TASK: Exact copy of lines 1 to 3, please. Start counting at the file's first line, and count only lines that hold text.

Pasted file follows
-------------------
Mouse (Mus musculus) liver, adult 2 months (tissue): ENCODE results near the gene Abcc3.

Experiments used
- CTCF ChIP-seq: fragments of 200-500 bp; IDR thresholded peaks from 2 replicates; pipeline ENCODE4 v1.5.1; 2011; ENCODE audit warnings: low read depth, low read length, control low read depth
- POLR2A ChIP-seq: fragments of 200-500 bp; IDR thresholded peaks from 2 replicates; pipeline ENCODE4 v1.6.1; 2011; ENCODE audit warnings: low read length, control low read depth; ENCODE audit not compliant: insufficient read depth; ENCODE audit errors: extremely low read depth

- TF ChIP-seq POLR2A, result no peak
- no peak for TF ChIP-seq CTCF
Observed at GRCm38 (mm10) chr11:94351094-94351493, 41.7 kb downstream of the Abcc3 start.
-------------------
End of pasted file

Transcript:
Mouse (Mus musculus) liver, adult 2 months (tissue): ENCODE results near the gene Abcc3.

Experiments used
- CTCF ChIP-seq: fragments of 200-500 bp; IDR thresholded peaks from 2 replicates; pipeline ENCODE4 v1.5.1; 2011; ENCODE audit warnings: low read depth, low read length, control low read depth